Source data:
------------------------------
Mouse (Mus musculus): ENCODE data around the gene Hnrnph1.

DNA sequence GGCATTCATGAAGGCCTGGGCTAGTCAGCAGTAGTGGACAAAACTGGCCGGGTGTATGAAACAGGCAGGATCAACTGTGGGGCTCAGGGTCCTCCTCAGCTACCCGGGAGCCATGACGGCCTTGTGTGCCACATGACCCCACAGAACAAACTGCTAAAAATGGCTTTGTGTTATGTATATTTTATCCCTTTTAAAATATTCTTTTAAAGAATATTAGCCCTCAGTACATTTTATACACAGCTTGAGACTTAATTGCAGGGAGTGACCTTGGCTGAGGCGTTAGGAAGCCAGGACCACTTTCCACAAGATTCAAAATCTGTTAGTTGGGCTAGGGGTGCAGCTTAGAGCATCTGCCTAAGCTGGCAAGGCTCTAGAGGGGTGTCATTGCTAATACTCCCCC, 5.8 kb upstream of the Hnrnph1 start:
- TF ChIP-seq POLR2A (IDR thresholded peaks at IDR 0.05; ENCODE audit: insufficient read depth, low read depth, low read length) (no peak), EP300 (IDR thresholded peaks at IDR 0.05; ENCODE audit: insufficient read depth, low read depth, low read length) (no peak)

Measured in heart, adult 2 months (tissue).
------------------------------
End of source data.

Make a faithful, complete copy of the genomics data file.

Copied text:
Mouse (Mus musculus): ENCODE data around the gene Hnrnph1.

DNA sequence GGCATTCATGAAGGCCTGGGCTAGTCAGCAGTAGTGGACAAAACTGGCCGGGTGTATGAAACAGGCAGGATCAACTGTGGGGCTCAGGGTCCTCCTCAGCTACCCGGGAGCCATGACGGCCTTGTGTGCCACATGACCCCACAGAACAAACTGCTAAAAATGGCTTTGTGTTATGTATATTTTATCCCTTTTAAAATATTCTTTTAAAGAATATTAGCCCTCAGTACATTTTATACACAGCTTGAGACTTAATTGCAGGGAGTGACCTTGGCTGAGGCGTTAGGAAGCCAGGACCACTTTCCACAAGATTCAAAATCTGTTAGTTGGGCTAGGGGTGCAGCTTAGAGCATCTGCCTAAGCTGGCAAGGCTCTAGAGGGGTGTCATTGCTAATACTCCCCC, 5.8 kb upstream of the Hnrnph1 start:
- TF ChIP-seq POLR2A (IDR thresholded peaks at IDR 0.05; ENCODE audit: insufficient read depth, low read depth, low read length) (no peak), EP300 (IDR thresholded peaks at IDR 0.05; ENCODE audit: insufficient read depth, low read depth, low read length) (no peak)

Measured in heart, adult 2 months (tissue).